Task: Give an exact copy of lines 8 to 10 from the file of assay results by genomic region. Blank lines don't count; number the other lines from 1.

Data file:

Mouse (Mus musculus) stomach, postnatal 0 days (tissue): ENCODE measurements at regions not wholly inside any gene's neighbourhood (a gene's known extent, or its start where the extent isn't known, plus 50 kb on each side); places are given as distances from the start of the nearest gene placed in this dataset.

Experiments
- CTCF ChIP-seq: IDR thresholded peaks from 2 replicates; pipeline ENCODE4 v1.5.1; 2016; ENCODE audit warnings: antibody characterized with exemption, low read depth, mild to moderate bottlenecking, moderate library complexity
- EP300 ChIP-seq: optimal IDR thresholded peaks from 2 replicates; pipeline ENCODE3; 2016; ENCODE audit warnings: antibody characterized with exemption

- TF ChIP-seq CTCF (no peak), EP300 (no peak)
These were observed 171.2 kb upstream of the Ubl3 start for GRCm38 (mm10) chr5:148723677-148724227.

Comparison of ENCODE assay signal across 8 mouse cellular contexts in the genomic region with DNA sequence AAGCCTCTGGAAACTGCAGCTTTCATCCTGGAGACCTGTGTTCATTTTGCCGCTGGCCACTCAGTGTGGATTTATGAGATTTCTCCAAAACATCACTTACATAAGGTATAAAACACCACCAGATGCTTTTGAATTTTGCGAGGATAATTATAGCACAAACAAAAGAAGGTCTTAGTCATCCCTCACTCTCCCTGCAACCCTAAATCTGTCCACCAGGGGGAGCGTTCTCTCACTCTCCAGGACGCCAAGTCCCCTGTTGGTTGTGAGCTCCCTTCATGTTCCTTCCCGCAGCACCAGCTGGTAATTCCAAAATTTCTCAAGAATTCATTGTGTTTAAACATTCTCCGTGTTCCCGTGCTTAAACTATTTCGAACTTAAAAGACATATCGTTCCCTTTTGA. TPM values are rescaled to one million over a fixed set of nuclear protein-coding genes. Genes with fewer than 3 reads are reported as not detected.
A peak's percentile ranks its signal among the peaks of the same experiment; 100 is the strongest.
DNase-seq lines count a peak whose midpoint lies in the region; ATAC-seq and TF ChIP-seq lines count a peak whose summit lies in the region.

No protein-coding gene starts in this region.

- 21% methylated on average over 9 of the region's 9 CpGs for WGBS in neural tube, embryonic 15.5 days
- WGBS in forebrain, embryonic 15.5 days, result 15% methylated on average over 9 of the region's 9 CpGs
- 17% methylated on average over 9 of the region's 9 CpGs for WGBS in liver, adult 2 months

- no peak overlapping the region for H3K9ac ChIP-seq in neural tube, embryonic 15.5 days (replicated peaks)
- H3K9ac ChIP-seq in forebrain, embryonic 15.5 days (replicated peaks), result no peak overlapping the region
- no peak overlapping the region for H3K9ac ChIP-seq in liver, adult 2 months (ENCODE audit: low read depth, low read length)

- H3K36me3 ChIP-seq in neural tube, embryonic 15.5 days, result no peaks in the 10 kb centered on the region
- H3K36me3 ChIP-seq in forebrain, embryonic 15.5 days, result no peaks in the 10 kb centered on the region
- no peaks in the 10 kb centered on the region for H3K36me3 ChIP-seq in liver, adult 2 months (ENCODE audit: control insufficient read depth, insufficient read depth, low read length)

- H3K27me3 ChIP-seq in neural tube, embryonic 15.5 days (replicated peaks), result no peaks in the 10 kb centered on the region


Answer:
A peak's percentile ranks its signal among the peaks of the same experiment; 100 is the strongest.
DNase-seq lines count a peak whose midpoint lies in the region; ATAC-seq and TF ChIP-seq lines count a peak whose summit lies in the region.

No protein-coding gene starts in this region.